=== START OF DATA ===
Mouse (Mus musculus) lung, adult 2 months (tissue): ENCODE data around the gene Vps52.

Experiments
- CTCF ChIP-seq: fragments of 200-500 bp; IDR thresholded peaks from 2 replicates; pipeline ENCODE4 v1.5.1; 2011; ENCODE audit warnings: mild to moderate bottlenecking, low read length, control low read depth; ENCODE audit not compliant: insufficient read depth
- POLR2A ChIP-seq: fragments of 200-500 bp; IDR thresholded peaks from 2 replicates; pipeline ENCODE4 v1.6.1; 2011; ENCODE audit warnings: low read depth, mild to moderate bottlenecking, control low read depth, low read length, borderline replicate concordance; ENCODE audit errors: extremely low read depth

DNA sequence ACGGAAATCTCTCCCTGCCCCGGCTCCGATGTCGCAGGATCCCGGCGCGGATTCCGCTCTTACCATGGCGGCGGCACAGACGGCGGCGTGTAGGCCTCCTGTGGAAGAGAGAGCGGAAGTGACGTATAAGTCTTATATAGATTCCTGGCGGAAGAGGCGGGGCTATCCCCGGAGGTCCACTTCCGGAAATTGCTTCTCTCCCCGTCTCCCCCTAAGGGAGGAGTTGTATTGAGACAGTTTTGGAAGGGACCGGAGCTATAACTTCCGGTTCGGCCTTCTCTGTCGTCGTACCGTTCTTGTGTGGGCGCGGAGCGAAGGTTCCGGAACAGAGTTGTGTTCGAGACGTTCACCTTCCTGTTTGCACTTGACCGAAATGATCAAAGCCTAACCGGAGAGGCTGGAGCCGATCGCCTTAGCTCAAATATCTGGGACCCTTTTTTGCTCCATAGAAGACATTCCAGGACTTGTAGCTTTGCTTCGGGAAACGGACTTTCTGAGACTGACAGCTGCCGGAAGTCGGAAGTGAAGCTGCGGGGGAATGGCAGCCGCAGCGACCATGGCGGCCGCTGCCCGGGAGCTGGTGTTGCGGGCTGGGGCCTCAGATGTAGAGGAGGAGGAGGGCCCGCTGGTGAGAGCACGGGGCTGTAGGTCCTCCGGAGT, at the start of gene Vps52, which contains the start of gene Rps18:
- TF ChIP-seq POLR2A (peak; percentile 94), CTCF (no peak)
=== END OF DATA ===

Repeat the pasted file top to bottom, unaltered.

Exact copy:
Mouse (Mus musculus) lung, adult 2 months (tissue): ENCODE data around the gene Vps52.

Experiments
- CTCF ChIP-seq: fragments of 200-500 bp; IDR thresholded peaks from 2 replicates; pipeline ENCODE4 v1.5.1; 2011; ENCODE audit warnings: mild to moderate bottlenecking, low read length, control low read depth; ENCODE audit not compliant: insufficient read depth
- POLR2A ChIP-seq: fragments of 200-500 bp; IDR thresholded peaks from 2 replicates; pipeline ENCODE4 v1.6.1; 2011; ENCODE audit warnings: low read depth, mild to moderate bottlenecking, control low read depth, low read length, borderline replicate concordance; ENCODE audit errors: extremely low read depth

DNA sequence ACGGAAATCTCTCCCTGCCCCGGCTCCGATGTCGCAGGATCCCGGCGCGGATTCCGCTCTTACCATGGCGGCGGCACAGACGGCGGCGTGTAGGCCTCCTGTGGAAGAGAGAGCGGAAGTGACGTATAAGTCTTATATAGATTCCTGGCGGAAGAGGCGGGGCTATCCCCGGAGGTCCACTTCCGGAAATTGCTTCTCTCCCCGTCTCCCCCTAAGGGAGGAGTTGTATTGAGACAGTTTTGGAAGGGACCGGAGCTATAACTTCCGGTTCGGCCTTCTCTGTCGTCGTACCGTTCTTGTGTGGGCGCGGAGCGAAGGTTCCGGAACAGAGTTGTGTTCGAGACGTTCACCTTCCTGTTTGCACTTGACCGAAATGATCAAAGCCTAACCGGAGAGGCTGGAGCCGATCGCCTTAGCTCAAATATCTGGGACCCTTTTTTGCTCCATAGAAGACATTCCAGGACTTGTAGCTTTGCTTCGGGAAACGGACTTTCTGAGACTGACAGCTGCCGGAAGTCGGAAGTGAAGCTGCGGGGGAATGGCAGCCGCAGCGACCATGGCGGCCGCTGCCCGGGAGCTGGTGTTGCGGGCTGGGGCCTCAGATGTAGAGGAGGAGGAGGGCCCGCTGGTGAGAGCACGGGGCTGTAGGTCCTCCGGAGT, at the start of gene Vps52, which contains the start of gene Rps18:
- TF ChIP-seq POLR2A (peak; percentile 94), CTCF (no peak)